I am trying to solve the following problem:

Compute $\lim_{n \to \infty}(\frac{a_n+b_n}{2})^n$ when $\lim_{n \to \infty} a_n^n=a>0$ and $\lim_{n \to \infty} b_n^n=b>0$ such that $a_n,b_n>0 \ \forall \ n \ \in \mathbb{N}$.

I tried to use the Sandwich Theorem to come up with an answer, but my upper bound was not tight:

$\max(a_n,b_n)\ge(\frac{a_n+b_n}{2}) \ge \sqrt{a_nb_n}$

On passing to the limits I got the following:

$\max(a,b)\ge \lim_{n \to \infty}(\frac{a_n+b_n}{2}) \ge \sqrt{ab}$

But this doesn't help me at all. How could I actually compute the limit?

  • $\begingroup$ I think both inequalities should be reversed $\endgroup$ – angryavian Oct 14 '19 at 23:16
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    $\begingroup$ I think you mean $\sqrt{a_n b_n} \le \frac{a_n + b_n}{2} \le \max(a_n, b_n)$. $\endgroup$ – angryavian Oct 14 '19 at 23:18
  • $\begingroup$ Do you mean $a_n>b_n$ or $a_n>0$? $\endgroup$ – kingW3 Oct 14 '19 at 23:42
  • $\begingroup$ I am so sorry, there was a typo $\endgroup$ – user3503589 Oct 14 '19 at 23:44

This is done in steps. First we have to note that both $a_n, b_n$ tend to $1$. This follows from the fact that $n\log a_n\to \log a$ and thus $\log a_n\to 0$.

Next we can let $x_n$ denote the expression whose limit is to be evaluated here. Then we have $$\log x_n=n\log \left(1+\frac{a_n+b_n-2}{2}\right)$$ and the limit of above expression is same as that of $$\frac{1}{2}\cdot\{n(a_n-1)+n(b_n-1)\}$$ Next we can use the fact that $n\log a_n\to\log a$ which implies $n(a_n-1)\to\log a$. The limit of $\log x_n$ is thus equal to $$\frac{\log a +\log b} {2}$$ It follows that $x_n\to\sqrt{ab} $.

The above argument makes use of the standard limit $\lim\limits_{x\to 1}\dfrac{\log x} {x-1}=1$.

  • $\begingroup$ How do you suggest to prove that $n(a_n-1)\to \log a$? I’ve used little o notation. Are you thinking to an alternative approach? $\endgroup$ – user Oct 15 '19 at 8:32
  • $\begingroup$ @user: just note that $$n\log a_n=\frac{\log a_n} {a_n-1}\cdot n(a_n-1)$$ The left hand side tends to $\log a$ and first factor on right tends to $1$ (because $a_n\to 1$) therefore the second factor $n(a_n-1)$ also tends to $\log a$. This is a typical use of limit laws combined with standard limit $\lim\limits _{x\to 1}\dfrac{\log x} {x-1}=1$. $\endgroup$ – Paramanand Singh Oct 15 '19 at 8:37
  • $\begingroup$ Thanks! I can’t see that, now it’s clear! Bye $\endgroup$ – user Oct 15 '19 at 8:48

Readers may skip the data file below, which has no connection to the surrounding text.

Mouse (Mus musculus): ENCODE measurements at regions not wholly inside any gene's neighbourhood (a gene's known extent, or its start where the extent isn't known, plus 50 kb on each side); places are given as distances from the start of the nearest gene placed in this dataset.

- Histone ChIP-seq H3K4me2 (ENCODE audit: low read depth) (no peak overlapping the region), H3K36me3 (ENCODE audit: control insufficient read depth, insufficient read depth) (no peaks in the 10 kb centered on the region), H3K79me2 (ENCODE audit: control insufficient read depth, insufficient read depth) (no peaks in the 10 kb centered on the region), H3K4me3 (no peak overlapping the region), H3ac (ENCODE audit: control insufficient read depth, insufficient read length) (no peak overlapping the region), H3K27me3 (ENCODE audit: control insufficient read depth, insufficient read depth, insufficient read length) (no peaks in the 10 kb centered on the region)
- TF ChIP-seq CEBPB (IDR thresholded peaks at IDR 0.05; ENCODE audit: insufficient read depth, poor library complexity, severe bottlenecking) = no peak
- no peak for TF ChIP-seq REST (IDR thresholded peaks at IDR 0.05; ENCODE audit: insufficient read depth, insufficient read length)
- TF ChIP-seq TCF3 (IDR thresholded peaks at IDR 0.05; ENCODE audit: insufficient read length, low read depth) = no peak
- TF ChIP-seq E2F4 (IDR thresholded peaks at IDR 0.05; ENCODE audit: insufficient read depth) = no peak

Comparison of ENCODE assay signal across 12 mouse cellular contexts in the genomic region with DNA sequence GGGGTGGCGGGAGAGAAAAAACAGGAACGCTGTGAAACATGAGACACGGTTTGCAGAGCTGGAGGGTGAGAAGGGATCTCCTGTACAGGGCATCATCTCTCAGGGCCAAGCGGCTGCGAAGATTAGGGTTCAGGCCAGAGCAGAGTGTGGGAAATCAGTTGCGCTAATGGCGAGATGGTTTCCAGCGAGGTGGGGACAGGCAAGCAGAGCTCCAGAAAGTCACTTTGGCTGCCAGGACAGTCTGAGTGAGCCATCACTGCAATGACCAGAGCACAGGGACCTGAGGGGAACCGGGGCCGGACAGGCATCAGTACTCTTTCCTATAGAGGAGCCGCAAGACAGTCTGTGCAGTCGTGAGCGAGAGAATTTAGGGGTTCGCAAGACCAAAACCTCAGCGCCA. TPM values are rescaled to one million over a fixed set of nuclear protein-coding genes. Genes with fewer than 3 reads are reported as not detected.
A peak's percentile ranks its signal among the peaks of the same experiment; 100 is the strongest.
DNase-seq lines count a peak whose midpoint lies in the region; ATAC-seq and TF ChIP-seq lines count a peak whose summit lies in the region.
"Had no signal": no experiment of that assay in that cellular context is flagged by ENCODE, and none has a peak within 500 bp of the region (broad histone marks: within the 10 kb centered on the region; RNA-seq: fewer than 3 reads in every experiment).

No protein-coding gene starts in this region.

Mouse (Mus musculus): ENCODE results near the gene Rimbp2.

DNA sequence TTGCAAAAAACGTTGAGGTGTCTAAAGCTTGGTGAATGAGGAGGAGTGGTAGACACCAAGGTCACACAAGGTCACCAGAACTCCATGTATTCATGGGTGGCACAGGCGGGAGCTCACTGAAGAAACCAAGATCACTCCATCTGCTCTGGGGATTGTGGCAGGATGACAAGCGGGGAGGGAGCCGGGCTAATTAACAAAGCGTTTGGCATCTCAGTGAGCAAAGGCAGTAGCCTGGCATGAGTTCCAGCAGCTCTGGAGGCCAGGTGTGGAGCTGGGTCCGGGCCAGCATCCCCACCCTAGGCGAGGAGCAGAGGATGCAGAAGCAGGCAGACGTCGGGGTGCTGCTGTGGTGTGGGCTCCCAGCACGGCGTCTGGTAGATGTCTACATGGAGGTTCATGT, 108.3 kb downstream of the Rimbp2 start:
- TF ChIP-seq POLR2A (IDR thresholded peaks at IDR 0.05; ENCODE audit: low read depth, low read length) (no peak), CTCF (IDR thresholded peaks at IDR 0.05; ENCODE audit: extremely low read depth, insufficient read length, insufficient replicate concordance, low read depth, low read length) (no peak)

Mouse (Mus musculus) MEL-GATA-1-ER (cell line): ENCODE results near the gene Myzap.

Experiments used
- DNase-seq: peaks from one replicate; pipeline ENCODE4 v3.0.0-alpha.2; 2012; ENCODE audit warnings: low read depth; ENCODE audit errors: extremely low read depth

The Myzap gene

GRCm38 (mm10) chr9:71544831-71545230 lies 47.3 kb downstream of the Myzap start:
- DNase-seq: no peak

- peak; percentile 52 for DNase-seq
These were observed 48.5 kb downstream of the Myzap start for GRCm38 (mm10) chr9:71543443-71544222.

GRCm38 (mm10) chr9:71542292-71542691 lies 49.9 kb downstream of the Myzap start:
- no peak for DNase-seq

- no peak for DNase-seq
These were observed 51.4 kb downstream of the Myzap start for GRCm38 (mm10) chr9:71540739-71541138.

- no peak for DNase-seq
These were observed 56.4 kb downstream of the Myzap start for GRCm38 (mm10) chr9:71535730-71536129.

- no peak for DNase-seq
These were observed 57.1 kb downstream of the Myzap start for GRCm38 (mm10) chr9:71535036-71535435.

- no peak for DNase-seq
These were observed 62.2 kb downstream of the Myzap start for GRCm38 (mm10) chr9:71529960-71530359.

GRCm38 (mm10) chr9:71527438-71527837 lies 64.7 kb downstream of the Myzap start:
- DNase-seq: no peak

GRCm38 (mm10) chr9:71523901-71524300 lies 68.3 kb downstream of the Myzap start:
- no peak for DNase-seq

• $\begingroup$ why can we say that $n \log( 1+ (a_n + b_n -2)/ 2 )$ has the same limit of $\frac{1}{2} ( n (a_n -1) + n (b_n - 1))$? I understand we taylor expand log but why can we disregard the other terms of the taylor series? $\endgroup$ – Monolite Oct 15 '19 at 16:09
  • $\begingroup$ @Monolite: this is again a typical use of standard limits and limit laws. Write $$n\log(1+x)=nx\cdot\frac{\log(1+x)}{x}$$ where $x=(a_n+b_n-2)/2$ so that $x\to 0$ and thus the fraction $(\log(1+x))/x\to 1$. It follows that $n\log(1+x)$ and $nx$ have same limit. $\endgroup$ – Paramanand Singh Oct 15 '19 at 16:39

The key point is that

  • $a_n^n\to a \implies a_n^n=a+o\left(1\right)\implies a_n=\sqrt[n]a+o\left(\frac1{n}\right)\to 1$
  • $b_n^n\to b\implies b_n^n=b+o\left(1\right)\implies b_n=\sqrt[n]b+o\left(\frac1{n}\right)\to 1$

therefore we have that

$$\left(\frac{a_n+b_n}{2}\right)^n =\left(1+\frac{a_n-1+b_n-1}{2}\right)^n=$$



$$n\log\left(1+\frac{a_n-1+b_n-1}{2}\right)= \frac12\frac{a_n-1+b_n-1}{\frac1n}\frac{\log\left(1+\frac{a_n-1+b_n-1}{2}\right)}{\frac{a_n-1+b_n-1}{2}}\to \log\sqrt{ab}$$

since by standard limit $x\to 0,\quad \frac{\log(1+x)}{x}\to 1$

$$\frac{\log\left(1+\frac{a_n-1+b_n-1}{2}\right)}{\frac{a_n-1+b_n-1}{2}}\to 1$$

and by standard limit $x\to 0,\quad \frac{A^x-1}{x}\to \log A$

  • $\frac{a_n-1}{\frac1n}=\frac{\sqrt[n]{a_n^n}-1}{\frac1n}=\frac{\left(a+o\left(1\right)\right)^\frac1n-1}{\frac1n}=\frac{a^\frac1n-1}{\frac1n}+o\left(1\right) \to \log a$
  • $\frac{b_n-1}{\frac1n}=\dots=\frac{b^\frac1n-1}{\frac1n}+o\left(1\right) \to \log b$

we have

$$\frac12\frac{a_n-1+b_n-1}{\frac1n}=\frac12\left(\frac{a_n-1}{\frac1n}+\frac{b_n-1}{\frac1n}\right)\to \frac12(\log a + \log b)=\log\sqrt{ab}$$

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    $\begingroup$ why does $a_n^n\to a \implies a_n^n=a+o\left(\frac1n\right)$ ? $\endgroup$ – Monolite Oct 15 '19 at 15:00
  • $\begingroup$ @Monolite That's a good point! I want indicate a quantity which goes to zero as $n\to \infty$. Thinking again about it, it should be indicated as $o(1)$. I update that. $\endgroup$ – user Oct 15 '19 at 16:44
  • $\begingroup$ No prob! also, if I may, can I ask you how you proved that $n(a_n -1) \rightarrow \log(a)$ with little o notation? Thanks a lot! $\endgroup$ – Monolite Oct 15 '19 at 17:04
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    $\begingroup$ @Monolite We have that $$n(a_n-1)=\frac{a_n-1}{\frac1n}=\frac{\sqrt[n]{a_n^n}-1}{\frac1n}=\frac{\left(a+o\left(1\right)\right)^\frac1n-1}{\frac1n}=\frac{a^\frac1n-1}{\frac1n}+o\left(1\right) \to \log a$$ $\endgroup$ – user Oct 15 '19 at 17:16

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